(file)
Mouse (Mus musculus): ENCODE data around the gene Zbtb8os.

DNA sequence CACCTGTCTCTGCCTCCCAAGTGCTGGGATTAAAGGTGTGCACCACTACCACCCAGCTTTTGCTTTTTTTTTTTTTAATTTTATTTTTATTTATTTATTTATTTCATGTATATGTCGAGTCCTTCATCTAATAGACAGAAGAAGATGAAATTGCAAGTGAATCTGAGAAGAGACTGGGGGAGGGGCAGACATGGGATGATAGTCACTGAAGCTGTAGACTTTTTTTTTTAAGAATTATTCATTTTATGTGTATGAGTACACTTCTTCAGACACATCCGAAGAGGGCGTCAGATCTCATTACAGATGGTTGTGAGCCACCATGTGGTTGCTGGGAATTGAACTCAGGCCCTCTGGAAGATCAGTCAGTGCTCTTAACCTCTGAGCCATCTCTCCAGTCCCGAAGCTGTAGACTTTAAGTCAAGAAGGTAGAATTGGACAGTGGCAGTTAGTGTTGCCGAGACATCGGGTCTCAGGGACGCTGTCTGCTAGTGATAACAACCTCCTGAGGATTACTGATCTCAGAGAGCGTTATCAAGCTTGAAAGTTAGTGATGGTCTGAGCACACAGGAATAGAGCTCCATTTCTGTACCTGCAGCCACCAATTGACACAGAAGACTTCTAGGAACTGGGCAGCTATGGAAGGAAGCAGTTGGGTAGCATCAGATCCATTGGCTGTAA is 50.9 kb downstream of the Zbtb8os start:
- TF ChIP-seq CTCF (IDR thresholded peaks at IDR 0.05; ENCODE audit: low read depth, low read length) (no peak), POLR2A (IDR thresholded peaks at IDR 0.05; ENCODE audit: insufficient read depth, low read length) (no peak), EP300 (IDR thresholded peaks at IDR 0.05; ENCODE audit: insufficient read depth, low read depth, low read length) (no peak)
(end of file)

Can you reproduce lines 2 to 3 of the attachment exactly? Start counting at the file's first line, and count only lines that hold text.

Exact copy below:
DNA sequence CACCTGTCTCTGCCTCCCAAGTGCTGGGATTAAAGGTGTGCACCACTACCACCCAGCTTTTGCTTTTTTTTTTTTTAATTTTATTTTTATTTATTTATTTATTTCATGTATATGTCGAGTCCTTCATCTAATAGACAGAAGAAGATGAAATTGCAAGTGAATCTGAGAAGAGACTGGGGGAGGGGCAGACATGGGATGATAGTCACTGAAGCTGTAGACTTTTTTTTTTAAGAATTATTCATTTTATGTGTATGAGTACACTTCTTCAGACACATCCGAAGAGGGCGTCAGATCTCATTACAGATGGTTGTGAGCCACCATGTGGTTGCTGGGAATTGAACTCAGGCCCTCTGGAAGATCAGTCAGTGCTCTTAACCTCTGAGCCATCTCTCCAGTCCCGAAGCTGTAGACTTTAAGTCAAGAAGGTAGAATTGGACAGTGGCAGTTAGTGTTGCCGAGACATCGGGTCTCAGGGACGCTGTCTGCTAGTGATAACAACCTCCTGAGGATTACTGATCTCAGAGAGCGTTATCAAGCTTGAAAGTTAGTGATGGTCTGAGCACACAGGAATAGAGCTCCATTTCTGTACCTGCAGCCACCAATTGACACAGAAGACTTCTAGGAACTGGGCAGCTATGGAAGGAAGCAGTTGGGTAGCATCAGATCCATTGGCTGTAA is 50.9 kb downstream of the Zbtb8os start:
- TF ChIP-seq CTCF (IDR thresholded peaks at IDR 0.05; ENCODE audit: low read depth, low read length) (no peak), POLR2A (IDR thresholded peaks at IDR 0.05; ENCODE audit: insufficient read depth, low read length) (no peak), EP300 (IDR thresholded peaks at IDR 0.05; ENCODE audit: insufficient read depth, low read depth, low read length) (no peak)